A first comment is on the selection of the current size of the water supply. This seems to be a subjective matter, which is left to the decision of the trainee/student and the water authority/area they serve. Most of the times the size of the water supply is signified by the water flow or by the number of people served in the area. Also it could be related to the entire area of the catchment. This could be a subjective issue, left to the decision of the trainee, since the Learning Module describes water supply systems of both sizes, big and small.

Another comment is that the module is created in a way that it is useful for all target groups related to the possible stakeholders. It could serve as an operating procedure for a water authority manager or for a member of the local water works facility, even for a citizen association. The terms are clear and easy to understand and it leaves the freedom to build on each of its main characteristics. The terms are not fairly technical so it could also serve as a dissemination tool for a water facility.

One of the thoughts coming to mind is that, although the module educates all kinds of stakeholders, implementation of a WSP, selection of measures, and final application is not always a matter of all stakeholders. In our case implementation is done by the regional water management authority and the ministry of environment. Therefore, only a small part of the WSP and its creation is actually related to all stakeholders.

A possible advantage of creating a WSP in our case study could be that, there is a general lack of trust from people and consumers to the state which provides the water. People are always anxious about the quality of their water and about the actions of the management authority towards maintaining its quality. Therefore, even at times of great financial insecurity, people have been pushing towards monitoring of the quality and finally getting water of good quality. Citizen participation in our case is vital an important since people voluntarily are a part of the process, including sometimes financing the water quality monitoring.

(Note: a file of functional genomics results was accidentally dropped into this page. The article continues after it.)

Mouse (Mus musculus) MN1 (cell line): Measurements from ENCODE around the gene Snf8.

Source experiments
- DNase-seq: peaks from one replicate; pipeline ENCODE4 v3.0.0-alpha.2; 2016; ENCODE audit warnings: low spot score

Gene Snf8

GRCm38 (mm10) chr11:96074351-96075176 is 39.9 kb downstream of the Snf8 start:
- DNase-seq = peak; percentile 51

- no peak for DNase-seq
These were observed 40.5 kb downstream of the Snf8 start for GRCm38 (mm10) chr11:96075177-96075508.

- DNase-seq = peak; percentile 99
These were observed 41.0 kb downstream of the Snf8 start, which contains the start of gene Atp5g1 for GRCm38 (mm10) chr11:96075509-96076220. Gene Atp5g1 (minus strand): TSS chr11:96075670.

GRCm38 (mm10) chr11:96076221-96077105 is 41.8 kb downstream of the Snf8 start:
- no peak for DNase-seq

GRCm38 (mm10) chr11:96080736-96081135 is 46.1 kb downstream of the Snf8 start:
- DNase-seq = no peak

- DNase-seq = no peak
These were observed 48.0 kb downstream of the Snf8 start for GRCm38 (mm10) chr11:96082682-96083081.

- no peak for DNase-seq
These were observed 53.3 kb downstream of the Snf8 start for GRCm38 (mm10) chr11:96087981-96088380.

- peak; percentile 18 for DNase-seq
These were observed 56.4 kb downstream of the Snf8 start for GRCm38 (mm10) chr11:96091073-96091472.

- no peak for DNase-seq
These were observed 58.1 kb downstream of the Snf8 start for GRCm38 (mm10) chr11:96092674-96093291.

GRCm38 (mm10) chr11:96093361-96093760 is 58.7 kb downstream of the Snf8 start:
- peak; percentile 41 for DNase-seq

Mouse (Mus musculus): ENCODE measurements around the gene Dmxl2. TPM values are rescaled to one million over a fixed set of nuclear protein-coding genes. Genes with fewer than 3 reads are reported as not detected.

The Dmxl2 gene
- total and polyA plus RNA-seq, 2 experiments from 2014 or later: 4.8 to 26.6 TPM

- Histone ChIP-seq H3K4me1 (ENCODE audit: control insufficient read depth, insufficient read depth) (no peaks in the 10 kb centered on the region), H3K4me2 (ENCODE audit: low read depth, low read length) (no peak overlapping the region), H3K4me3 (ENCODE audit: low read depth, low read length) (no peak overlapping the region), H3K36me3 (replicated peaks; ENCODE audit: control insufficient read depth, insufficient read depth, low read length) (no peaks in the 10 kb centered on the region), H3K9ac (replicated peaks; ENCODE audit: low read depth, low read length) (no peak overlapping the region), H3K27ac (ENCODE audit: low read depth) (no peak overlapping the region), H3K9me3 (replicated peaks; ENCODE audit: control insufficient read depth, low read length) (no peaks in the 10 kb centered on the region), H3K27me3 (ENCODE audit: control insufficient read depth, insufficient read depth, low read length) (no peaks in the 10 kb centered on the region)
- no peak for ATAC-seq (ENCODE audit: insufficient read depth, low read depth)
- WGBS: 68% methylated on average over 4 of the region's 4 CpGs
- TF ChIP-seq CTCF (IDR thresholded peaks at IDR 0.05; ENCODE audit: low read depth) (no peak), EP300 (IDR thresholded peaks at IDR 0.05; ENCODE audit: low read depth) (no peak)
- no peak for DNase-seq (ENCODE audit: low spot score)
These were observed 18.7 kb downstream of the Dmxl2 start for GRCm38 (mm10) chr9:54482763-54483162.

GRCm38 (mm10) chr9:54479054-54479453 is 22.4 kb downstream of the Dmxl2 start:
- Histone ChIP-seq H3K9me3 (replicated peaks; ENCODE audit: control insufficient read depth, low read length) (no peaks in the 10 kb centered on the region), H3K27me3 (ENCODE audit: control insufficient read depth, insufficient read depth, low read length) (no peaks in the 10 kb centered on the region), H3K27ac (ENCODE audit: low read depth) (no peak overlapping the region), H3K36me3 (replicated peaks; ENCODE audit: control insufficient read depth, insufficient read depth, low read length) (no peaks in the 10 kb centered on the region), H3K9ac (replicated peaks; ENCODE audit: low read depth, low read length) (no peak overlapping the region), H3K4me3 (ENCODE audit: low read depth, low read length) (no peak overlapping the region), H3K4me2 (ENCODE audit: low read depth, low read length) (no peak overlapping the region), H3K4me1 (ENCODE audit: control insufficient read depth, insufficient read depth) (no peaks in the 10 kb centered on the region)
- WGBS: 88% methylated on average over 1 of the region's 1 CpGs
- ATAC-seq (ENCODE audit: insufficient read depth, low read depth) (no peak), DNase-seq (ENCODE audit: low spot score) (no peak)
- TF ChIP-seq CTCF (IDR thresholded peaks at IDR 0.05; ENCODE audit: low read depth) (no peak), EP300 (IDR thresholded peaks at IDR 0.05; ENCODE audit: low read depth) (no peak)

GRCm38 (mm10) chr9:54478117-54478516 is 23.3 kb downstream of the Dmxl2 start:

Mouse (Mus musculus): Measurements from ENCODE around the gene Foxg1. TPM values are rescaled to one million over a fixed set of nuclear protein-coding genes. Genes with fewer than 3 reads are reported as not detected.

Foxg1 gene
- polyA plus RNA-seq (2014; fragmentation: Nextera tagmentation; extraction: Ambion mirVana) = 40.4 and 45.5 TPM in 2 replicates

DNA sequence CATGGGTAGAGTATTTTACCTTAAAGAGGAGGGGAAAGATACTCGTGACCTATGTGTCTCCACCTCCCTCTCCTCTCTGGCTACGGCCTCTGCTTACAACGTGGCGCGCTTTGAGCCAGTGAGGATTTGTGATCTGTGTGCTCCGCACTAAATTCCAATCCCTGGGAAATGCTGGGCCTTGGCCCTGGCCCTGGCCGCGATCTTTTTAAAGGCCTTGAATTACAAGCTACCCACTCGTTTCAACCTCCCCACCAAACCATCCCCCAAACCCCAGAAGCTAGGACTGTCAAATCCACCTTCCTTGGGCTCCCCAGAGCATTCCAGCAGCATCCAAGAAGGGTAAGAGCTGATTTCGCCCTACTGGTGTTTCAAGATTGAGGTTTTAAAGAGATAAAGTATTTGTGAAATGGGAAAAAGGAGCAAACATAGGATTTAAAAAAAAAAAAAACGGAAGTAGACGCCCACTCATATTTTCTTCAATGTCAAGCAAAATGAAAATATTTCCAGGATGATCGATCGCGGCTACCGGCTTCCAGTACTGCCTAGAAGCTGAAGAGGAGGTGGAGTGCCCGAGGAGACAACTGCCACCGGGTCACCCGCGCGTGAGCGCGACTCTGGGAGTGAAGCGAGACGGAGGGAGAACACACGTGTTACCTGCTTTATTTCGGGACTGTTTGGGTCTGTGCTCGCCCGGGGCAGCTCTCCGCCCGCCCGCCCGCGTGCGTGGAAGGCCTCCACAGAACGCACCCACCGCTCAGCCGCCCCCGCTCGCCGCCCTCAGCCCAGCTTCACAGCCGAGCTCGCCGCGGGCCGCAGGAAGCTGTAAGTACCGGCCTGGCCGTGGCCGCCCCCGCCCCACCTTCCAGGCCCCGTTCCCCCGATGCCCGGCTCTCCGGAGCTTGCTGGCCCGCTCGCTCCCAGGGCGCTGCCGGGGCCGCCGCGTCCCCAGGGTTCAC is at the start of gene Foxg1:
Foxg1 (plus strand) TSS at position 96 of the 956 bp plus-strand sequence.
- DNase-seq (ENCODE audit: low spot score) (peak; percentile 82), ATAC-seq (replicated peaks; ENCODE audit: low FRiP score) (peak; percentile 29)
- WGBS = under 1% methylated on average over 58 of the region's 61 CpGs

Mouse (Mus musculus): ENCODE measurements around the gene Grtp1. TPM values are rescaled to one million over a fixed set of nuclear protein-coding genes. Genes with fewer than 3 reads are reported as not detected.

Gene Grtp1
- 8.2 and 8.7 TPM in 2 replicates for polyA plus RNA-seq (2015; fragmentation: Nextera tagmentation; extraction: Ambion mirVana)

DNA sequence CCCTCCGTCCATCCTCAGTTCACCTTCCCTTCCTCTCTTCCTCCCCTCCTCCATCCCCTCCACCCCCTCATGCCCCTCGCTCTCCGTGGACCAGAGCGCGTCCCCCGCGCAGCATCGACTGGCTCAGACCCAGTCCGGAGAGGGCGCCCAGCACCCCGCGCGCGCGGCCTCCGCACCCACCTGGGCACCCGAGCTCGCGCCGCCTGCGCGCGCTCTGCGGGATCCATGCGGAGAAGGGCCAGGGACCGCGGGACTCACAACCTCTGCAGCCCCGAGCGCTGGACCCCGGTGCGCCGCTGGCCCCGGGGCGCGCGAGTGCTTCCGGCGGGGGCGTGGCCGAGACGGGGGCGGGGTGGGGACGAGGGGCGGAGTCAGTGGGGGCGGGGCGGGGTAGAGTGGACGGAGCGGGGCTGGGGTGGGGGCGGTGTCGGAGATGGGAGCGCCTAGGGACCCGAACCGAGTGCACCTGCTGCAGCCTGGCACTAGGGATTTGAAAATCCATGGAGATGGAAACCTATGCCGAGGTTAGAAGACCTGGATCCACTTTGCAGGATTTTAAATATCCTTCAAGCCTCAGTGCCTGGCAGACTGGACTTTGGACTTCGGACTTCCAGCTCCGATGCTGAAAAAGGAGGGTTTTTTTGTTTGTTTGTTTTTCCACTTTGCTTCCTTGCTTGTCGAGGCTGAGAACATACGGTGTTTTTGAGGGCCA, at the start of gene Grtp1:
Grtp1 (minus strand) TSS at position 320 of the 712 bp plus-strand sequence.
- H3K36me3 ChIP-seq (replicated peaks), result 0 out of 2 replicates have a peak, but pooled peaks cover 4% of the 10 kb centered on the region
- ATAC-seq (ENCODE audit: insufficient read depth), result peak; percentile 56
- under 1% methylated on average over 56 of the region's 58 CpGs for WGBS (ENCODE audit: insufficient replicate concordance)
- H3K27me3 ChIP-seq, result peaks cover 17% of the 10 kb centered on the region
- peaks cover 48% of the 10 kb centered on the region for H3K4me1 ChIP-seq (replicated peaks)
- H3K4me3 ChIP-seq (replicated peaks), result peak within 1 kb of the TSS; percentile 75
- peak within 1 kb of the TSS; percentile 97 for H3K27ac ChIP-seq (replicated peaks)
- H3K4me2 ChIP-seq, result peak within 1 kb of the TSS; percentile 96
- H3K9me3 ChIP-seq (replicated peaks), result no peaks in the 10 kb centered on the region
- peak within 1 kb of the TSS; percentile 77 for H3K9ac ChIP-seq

Another reality is that most of the times there is a quality problem, authorities tend to find another viable clean source or dilute the water with clean water. This is a fast solution, as long as there are clean water sources available nearby. The option of treating water and processing pollutants is far behind in the priorities. Therefore, in the part of control measures and water treatment, it could be a good idea to incorporate options including a) ways to find viable new sources, b) accepted maximum dilution ratios, c) a way to continue monitoring the old source and either provide a treatment solution in middle term or to provide financing options and links to funding sources for the regional authorities to pursue. This way we address the problem of “continuation” of actions in Greece, which is the major problem of implementation. We tend to easily forget long-term problems when an easy and cheap solution emerges. In long-term this costs more in the state budget. Also this is not sustainable since we are going to run out of clean water sources. An operating procedure for abandoned sources of water and their possible way to treat are an important part of a WSP. Also in the risk assessment of vulnerabilities, we could provide three levels of urgency, all related to the level of pollutants in the source. Immediate for those surpassing the MAC of the legislation, middle term for those that are in levels that bring unrest and need to be addressed soon (treatment, or change of source) and long-term (old sources with pollutants and their possible clean-up with treatment options that need time and funding).